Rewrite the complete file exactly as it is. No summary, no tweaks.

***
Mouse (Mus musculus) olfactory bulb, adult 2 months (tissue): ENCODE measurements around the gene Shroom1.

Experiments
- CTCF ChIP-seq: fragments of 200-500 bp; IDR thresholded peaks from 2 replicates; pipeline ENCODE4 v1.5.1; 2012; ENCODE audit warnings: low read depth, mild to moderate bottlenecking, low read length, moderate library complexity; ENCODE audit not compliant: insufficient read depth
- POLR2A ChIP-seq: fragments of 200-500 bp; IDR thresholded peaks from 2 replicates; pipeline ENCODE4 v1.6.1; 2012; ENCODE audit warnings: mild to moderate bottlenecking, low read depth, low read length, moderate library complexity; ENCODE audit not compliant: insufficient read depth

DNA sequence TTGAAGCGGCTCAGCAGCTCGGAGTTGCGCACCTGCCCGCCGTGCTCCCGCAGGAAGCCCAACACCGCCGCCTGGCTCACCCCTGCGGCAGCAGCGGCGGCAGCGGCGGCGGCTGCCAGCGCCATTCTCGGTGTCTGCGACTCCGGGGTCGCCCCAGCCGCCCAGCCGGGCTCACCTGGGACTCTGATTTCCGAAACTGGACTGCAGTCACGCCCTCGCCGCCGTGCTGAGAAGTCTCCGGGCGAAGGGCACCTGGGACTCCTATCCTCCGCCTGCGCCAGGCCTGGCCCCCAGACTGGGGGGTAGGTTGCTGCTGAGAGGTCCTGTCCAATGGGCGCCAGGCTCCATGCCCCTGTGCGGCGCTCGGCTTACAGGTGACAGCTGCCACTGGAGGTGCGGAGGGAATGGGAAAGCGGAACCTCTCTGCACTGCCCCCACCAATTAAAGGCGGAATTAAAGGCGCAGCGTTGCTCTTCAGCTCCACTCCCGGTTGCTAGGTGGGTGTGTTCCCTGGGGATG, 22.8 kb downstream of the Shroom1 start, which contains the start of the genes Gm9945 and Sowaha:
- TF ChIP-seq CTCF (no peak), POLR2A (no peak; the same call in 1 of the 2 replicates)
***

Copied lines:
Mouse (Mus musculus) olfactory bulb, adult 2 months (tissue): ENCODE measurements around the gene Shroom1.

Experiments
- CTCF ChIP-seq: fragments of 200-500 bp; IDR thresholded peaks from 2 replicates; pipeline ENCODE4 v1.5.1; 2012; ENCODE audit warnings: low read depth, mild to moderate bottlenecking, low read length, moderate library complexity; ENCODE audit not compliant: insufficient read depth
- POLR2A ChIP-seq: fragments of 200-500 bp; IDR thresholded peaks from 2 replicates; pipeline ENCODE4 v1.6.1; 2012; ENCODE audit warnings: mild to moderate bottlenecking, low read depth, low read length, moderate library complexity; ENCODE audit not compliant: insufficient read depth

DNA sequence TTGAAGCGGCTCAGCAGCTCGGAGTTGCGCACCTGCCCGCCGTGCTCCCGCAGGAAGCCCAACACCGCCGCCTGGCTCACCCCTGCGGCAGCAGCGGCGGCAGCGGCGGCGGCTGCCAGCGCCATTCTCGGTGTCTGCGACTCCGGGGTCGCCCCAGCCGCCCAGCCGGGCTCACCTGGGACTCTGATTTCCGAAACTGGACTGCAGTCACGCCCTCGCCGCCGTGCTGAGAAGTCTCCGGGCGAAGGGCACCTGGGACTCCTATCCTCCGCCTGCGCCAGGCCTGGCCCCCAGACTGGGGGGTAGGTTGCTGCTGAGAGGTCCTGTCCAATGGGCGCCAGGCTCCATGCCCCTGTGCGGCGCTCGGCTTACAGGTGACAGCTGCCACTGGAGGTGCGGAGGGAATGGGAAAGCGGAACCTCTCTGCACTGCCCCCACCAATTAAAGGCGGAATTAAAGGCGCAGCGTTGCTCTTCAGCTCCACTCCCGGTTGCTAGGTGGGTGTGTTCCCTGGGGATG, 22.8 kb downstream of the Shroom1 start, which contains the start of the genes Gm9945 and Sowaha:
- TF ChIP-seq CTCF (no peak), POLR2A (no peak; the same call in 1 of the 2 replicates)